And let’s just say you miraculously do get all the reading done; shouldn’t it be the case that you’ve now earned a good grade in the class? Isn’t that the unwritten compact you believe you have with your instructor, like in high school where doing what you were assigned was what mattered? You do all the reading and they give you a good grade. How is that working out? 

Probably not so great, because in the end, your instructors really don’t care if you’ve done all the reading; they care about your comprehension of the reading and how you can apply that learning to various problems in their discipline. Working hard is necessary, but not sufficient.

How’s that for a conundrum — you feel bad about yourself if you don’t do all the reading, but even if you did do all the reading, there’s no guarantee that that will ensure a good grade in your class, or even that you understand it well.

By now we’ve probably got your attention by hitting on a nerve. We’ve identified, and clarified, perhaps, what you’re feeling about Princeton’s reading demands and some of your frustrations with yourself and with the academics here at the University.

So what now? You may think, or at least hope, that we’re about to give you the five easy-to-implement steps you can apply right now for faster reading and more effective comprehension. 

But we’re not, because that’s ultimately not the solution. Few, if any, of your professors follow such simplistic advice.

A true and lasting solution is out there, but it’s really up to you to discover it for yourself. You have to be in a position to see it — or at least believe it exists. You have to come to believe in yourself as a creative problem-solver and that this is yet another opportunity for you to search for solutions and test what works for you.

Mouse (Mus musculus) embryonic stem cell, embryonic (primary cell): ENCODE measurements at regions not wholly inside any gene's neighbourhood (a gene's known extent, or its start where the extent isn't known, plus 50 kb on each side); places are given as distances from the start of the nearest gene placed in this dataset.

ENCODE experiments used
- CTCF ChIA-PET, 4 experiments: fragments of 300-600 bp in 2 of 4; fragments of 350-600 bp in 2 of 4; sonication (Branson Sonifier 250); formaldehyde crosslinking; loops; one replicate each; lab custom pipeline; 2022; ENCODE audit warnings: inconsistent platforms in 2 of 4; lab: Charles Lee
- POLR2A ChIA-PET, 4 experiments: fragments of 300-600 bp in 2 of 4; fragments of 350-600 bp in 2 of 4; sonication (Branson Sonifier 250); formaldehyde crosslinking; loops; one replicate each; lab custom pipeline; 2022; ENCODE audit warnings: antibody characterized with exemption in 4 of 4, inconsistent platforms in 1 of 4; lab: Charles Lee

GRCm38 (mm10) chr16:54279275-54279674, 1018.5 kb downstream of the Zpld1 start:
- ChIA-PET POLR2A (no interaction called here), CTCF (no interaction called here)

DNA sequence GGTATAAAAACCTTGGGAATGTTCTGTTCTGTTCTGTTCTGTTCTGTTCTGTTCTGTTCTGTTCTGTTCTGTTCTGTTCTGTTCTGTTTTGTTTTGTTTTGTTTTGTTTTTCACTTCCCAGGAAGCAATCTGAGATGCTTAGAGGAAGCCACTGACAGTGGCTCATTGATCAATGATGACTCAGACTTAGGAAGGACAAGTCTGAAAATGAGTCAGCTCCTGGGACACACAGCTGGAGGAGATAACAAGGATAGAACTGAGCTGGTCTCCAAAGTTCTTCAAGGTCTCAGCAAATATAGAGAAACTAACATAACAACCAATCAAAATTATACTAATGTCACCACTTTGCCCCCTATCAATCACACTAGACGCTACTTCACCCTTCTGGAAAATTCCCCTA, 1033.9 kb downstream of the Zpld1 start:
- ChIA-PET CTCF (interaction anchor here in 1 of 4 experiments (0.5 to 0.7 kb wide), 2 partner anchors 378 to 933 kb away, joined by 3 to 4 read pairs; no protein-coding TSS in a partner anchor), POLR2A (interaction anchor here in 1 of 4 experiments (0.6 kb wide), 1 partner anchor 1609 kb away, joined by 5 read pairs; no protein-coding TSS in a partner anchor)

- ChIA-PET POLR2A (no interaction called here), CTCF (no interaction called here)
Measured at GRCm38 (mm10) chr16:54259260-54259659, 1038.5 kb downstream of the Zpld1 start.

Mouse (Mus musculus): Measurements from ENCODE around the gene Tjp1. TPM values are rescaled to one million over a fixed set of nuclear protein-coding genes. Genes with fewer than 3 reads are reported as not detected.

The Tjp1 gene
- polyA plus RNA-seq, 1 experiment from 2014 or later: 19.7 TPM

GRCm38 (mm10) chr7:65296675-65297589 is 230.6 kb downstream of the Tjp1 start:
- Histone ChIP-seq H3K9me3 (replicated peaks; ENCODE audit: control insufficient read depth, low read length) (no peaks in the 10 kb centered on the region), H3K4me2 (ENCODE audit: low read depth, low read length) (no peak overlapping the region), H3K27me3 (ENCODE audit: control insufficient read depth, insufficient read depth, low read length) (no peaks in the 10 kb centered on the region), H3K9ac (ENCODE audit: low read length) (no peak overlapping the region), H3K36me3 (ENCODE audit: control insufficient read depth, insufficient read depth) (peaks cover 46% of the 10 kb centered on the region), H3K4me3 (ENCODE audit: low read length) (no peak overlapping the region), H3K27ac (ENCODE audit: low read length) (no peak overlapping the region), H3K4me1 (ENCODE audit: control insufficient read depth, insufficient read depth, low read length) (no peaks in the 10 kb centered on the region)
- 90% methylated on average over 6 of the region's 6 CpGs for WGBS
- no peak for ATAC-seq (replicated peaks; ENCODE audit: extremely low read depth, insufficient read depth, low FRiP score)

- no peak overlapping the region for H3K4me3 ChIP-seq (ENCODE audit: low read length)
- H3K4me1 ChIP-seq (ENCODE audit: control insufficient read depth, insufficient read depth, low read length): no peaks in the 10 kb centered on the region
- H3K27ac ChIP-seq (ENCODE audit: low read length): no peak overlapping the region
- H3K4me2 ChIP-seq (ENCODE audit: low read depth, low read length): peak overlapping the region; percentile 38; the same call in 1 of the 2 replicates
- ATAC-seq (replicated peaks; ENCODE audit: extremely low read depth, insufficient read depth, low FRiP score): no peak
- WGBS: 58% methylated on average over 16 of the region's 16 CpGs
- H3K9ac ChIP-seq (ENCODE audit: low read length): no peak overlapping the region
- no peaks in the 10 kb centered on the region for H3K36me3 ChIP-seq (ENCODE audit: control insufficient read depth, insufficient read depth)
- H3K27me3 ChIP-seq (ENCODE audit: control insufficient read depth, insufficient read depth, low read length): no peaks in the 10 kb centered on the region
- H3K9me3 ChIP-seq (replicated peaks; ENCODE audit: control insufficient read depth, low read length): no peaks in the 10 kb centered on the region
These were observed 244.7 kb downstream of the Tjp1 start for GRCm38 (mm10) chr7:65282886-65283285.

We know that probably comes across as incredibly unsatisfying, and a good many of you are ready to stop reading this article now. Before you do, though, know that we want to validate your belief that your approach to reading in the past has been unsustainable — it’s nuts. We also want to help you steer away from the conclusion that somehow you’re at fault or inadequate. 

In fact, we want to say the very opposite: that you have the capacity within you to implement changes in the way you approach texts where you can consistently, week after week, get what you want from your assigned readings such that you are prepared for precepts and exams, and, ideally, can satisfy your own intellectual curiosity. You can learn to learn in ways that are fulfilling and lead to success here — just as you’ve done in the past.

However, that’s not going to come from us giving you a couple of easy-to-implement steps. While we may have shown some appreciation for your predicament, we ultimately don’t know you and your existing skills and the demands you face to such a degree as to provide the guidance you need. Only you can do that. So really, the beginning of the solution lies in you. We believe that students create their own strategies; they aren’t imparted to them.

We’re positive that if you took the time to reflect on your life where you did overcome a difficult situation, your creative problem-solving skills were highly active and effective. You were able to generate and apply solutions that were truly impressive.

And if you were to examine the steps you took to overcome those obstacles, you probably first had the “this is nuts”-type reaction and started to scan for possible solutions. Unlike how you read now, in a fairly direct, dogmatic, linear approach, you were willing to suspend beliefs in the right or wrong way to do something in order to entertain other approaches.